News
News Home
Quick Bites
Exploradio
News Archive
News Channel
Special Features
NPR
nowplaying
On AirNewsClassical
Loading...
  
School Closings
WKSU Support
Funding for WKSU is made possible in part through support from the following businesses and organizations.

NOCHE

Northeast Ohio Medical University

Knight Foundation


For more information on how your company or organization can support WKSU, download the WKSU Media Kit.

(WKSU Media Kit PDF icon )


Donate Your Vehicle to WKSU

Programs Schedule Make A Pledge Member BenefitsFAQ/HelpContact Us
Ohio


Analysis by Policy Matters says the rich are making out in Ohio's budget
Left-leaning think tank says its a matter of $4 cut compared to $1,800 
Story by LEWIS WALLACE


 
A new Policy Matters Ohio report says the tax cuts overwhelmingly benefited the wealthiest.
Courtesy of Policy Matters Ohio
Download (WKSU Only)
In The Region:

Ohio had an $800 million surplus when its fiscal year closed Monday. And Gov. John Kasich has been touting $400 million in tax cuts in the latest mid-term budget. But as WYSO’s Lewis Wallace reports for Ohio Public Radio, not everyone’s happy with those cuts.

LISTEN: Critics of tax cuts

Other options:
Windows Media / MP3 Download (1:00)


The left-leaning think tank Policy Matters Ohio finds most of the benefits of the latest round of tax cuts will go to wealthy Ohioans. According to estimates based on a model, the poorest 20 percent of Ohioans will see an average tax cut of $4 per year, while the richest residents could see upwards of $1,800 a year.

Zach Schiller directs research at Policy Matters.

“I think that what we’re seeing here is a further shift in an already regressive tax system, where the people who can afford to pay are in fact benefitting the most from tax cuts. The people who are having a harder time getting along are getting very little out of it.”

A report out this week finds that’s largely because of an expansion of an income-tax deduction for business income, much of which goes to investors and part-owners. Of the estimated $400 million dollars of tax savings in this year’s budget, Policy Matters finds 50 percent of that will go to people with incomes in the top 5 percent.

 

Add Your Comment
Name:

Location:

E-mail: (not published, only used to contact you about your comment)


Comments:




 
Page Options

Print this page

E-Mail this page / Send mp3

Share on Facebook



Stories with Recent Comments

Summit County takes the Akron arena out of the sales tax equation
David should be commended for his efforts to "wake up" the politicians of Summit County and the City of Akron. However, I still don't trust any of them and I a...

Brunswick will turn tornado sirens back on after bad weather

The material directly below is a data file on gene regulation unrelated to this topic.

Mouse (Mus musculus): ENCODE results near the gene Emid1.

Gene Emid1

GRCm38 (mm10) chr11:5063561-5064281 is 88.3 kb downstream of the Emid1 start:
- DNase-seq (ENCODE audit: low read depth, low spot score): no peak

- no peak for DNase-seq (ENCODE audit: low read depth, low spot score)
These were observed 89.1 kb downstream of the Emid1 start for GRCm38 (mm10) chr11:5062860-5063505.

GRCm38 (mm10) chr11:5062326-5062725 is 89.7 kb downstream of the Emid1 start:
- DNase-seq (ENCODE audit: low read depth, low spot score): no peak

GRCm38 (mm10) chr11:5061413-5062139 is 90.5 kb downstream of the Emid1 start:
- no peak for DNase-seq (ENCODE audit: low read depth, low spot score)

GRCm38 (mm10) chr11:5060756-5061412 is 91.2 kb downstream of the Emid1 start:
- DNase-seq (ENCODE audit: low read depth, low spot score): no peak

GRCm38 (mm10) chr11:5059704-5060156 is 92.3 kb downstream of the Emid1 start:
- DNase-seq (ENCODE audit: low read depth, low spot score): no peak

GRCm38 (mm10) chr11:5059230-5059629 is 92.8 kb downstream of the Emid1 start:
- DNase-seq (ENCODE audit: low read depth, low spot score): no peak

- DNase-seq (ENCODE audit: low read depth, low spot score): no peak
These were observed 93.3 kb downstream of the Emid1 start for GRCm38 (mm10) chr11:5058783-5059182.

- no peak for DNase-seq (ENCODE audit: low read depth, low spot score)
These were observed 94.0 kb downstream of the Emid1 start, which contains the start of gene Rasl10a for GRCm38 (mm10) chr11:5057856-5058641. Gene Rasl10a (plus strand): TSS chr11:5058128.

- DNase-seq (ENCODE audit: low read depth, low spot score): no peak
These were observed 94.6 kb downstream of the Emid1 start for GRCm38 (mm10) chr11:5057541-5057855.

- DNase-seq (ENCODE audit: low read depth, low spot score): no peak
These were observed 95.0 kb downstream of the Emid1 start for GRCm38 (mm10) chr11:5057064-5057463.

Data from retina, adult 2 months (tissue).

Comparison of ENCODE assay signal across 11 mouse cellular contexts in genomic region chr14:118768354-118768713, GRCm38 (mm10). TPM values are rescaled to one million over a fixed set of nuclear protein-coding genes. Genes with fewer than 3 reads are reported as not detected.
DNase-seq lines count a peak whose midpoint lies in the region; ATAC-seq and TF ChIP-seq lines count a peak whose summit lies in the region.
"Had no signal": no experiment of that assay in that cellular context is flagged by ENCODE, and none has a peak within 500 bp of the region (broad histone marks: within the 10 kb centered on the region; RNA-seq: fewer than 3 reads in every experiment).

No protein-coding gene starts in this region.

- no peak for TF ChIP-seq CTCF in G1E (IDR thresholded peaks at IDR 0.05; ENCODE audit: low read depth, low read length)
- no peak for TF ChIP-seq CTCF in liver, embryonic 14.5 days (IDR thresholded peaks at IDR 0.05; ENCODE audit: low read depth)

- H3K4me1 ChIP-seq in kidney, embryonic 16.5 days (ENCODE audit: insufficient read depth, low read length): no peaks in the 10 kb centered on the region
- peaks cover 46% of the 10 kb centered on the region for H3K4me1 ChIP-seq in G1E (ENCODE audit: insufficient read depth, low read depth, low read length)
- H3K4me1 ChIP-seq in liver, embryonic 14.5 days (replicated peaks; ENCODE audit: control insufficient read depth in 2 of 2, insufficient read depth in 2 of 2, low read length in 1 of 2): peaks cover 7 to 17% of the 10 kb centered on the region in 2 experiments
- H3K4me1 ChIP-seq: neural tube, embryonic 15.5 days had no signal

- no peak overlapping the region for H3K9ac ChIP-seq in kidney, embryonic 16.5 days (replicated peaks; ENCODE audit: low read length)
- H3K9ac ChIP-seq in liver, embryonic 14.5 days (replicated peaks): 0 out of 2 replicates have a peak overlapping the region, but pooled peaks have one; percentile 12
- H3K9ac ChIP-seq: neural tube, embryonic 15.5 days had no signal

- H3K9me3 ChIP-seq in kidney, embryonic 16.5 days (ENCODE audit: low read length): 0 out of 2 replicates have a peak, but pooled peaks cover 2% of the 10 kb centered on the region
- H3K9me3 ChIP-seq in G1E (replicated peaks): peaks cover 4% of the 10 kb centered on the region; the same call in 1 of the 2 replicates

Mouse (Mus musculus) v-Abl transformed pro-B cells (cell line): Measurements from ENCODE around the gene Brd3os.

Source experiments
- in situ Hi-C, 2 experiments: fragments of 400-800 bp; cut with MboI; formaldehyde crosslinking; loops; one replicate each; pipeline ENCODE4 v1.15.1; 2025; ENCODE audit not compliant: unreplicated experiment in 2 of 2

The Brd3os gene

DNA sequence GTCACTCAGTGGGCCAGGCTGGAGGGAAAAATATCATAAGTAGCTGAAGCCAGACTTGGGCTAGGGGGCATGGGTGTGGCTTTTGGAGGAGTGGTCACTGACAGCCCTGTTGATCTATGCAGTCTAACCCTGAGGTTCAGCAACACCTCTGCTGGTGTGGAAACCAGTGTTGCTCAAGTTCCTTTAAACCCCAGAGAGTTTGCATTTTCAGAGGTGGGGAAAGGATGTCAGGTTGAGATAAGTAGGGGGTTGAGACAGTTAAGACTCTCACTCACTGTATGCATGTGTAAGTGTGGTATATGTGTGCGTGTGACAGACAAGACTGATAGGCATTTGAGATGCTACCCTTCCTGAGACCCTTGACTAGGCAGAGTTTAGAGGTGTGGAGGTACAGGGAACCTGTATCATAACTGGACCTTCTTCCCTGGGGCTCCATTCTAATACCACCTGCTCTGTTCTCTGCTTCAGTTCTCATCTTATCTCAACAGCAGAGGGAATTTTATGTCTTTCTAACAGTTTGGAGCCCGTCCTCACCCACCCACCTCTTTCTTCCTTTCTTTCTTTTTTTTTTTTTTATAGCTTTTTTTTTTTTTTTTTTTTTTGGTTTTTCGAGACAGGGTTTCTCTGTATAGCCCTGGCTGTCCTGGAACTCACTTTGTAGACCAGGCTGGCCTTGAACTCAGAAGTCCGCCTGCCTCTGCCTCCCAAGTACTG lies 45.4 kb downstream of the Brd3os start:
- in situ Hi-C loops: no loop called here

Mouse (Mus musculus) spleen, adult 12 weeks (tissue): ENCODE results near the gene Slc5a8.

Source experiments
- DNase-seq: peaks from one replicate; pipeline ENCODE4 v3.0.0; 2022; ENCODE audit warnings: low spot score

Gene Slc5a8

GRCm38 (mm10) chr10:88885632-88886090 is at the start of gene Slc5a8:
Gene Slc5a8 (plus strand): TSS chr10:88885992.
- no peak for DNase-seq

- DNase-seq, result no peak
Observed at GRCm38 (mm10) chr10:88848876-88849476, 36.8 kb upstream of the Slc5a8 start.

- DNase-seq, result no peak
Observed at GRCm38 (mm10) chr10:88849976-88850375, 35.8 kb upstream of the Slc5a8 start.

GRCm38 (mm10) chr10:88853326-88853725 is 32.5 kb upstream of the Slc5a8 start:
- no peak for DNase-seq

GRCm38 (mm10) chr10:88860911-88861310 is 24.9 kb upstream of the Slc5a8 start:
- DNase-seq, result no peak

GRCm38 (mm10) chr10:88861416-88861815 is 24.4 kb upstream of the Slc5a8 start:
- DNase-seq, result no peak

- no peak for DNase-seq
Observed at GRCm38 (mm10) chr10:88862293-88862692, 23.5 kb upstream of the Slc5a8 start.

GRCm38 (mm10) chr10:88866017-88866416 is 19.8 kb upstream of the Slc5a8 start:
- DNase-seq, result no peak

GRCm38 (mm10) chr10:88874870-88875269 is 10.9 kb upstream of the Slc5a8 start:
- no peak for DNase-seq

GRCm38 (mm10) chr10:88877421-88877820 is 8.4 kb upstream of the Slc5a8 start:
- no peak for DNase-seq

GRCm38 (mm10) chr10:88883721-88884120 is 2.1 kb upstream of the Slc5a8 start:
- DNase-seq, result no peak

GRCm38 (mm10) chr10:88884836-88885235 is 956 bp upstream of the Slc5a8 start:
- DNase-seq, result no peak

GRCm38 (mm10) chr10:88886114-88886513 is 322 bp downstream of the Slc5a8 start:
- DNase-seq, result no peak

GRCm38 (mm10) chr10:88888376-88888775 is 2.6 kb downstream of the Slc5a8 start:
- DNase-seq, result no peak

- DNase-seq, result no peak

Put the sirens back after the storms, in the mean time just sit and wait for another tornado . That's Brunswick for you lived here 44 years and it has always be...

Oberlin council may rescind its gun ban, but is considering alternatives to keep it in effect
Seems that the only scared, paranoid people are the anti-gun people, really.

Massive pipeline planned to pump Ohio shale products to Texas
This needs stopped. Ohioans pay the price, putting up with pollution, leaks, explosions, and the top one percent profit from exporting fracked product to China.

National Weather Service confirms three tornado touchdowns yesterday
I was driving back from a party and was caught in the middle of a large thunderstorm. The hail and lightning were a whole light closer than usual, is something ...

Another Indians season opens with Chief Wahoo under scrutiny
The picture you have for Robert rocha is not him. He has long hair. No idea who that guy is in that picture

Portman predicts McDonald's confirmation, but says it won't be easy
I sent the following note to Senator Blumenthal after reading commentary from yesterday's hearing: Senator, You certainly have the right to ask Mr. McDonald que...

Seven minutes changed everything, but what changed Ashford Thompson?
He shot the guy four times in the head. I have never been that drunk or mad, and I have been through it. Shoot a guy once is bad, maybe a mistake, shoot a guy f...

First cricket farm in the U.S. opens in Youngstown
I am interested in cricket flour to replace soy flour in a low carbohydrate diet. As soon as you have cricket flour available for the average person, please le...

Copyright © 2014 WKSU Public Radio, All Rights Reserved.

 
In Partnership With:

NPR PRI Kent State University

listen in windows media format listen in realplayer format Car Talk Hosts: Tom & Ray Magliozzi Fresh Air Host: Terry Gross A Service of Kent State University 89.7 WKSU | NPR.Classical.Other smart stuff. NPR Senior Correspondent: Noah Adams Living on Earth Host: Steve Curwood 89.7 WKSU | NPR.Classical.Other smart stuff. A Service of Kent State University